It was incredibly hot and sunny for Budapest Pride. However, that didn’t stop almost 1,000 people turning out for Pride.
While previous marches were held in public view, since the violence of the 2007 and 2008 Budapest Prides, the march now takes place on a closed off section of one of the city’s main thoroughfares, Andrassy Street. Ahead of the event, organizers were in disputes with police over the length of the Pride. While last year they were allowed to walk down the entire length of the street, this year they could only go half-way. The police said due to flooding problems in the South of Hungary, they didn’t have enough gates to block off the whole street.
Andrassy Street before the Pride
Chad and I set off around 9 in the morning to watch the gates being set up (on half of Andrassy). We also watched them install some video cameras along the Pride route. Around 11am, police in full riot gear turned out. I can guess this must have been really unbearable in the July heat, as I was baking in a tee-shirt and jeans.
Police putting on riot gear to get ready for Budapest Pride 2010
One of the difficulties of having a closed off Pride March is deciding who to let in. And, unfortunately, a few people who would later cause a minor disruption of the Pride procession were mistakenly let in, as well as three completely wasted individuals that proceeded to give television interviews while falling over drunk (and in general made asses out of themselves).
The march started around 4p, after the arrival of a large decorated float with music blasting from speakers onboard. About a thousand people, including quite a few heterosexual supporters, marched down Andrassy Street. I noticed several signs against homophobia, and against fascism. The event reminded me very much of Romania’s GayFest, as people walked and danced down a big empty street.
Everything was going fine and was very festive until 4 right-wingers who had infiltrated the pride took a stand in front of the truck. Not wanting to run anyone down, whoever was driving the truck decided to stop, and the police rushed out to arrest the skinheads. However, this did cause a minor disruption to the procession, and organizers decided to turn back the march at that point as it was nearly to the end of the route anyway.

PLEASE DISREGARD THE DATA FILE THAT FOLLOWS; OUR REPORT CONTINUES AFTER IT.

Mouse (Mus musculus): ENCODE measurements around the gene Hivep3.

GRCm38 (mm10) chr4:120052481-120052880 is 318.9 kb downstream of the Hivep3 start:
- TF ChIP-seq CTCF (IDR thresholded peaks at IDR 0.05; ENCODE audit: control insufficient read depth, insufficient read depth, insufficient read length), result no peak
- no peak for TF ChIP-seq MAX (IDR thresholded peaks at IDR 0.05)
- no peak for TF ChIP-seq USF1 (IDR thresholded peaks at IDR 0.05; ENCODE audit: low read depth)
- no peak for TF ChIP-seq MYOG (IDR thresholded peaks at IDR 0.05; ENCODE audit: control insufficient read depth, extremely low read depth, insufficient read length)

The speeches for this Pride took place before the event, so when the march had returned to the starting point those on the organizing committee began ushering participants into the closed-off metro, where police would escort them to safe exit points away from the event. This was good in theory, but they chose to use the metro entrance right in front of those demonstrating against the Pride, instead of any of the previous 4 empty stops on the closed off street.
As you might guess the right-wing protestors just a metal barrier away from those participating in the Pride march began chanting anti-homophobic slogans. Pride participants would respond with chants against homophobia and fascism. While the police outside the gate kept trying to quiet the skin heads and other protestors, the volunteer organizers inside the gated area tried to do the same – encouraging people to be silent and not to provoke the protestors.
The organizers had just fears concerning safety, however this still didn’t go over well as many who had come to participate in Budapest Pride wanted to speak up and demonstrate against homophobia. The photo below shows one young man trying to hold out his rainbow flag, as organizers link hands and try to push him away from the barricade.
On September 4th those opposing the pride have promised to hold their own heterosexual march down Andrassy Street.
To view more images check out the WWP: Behind the Photos blog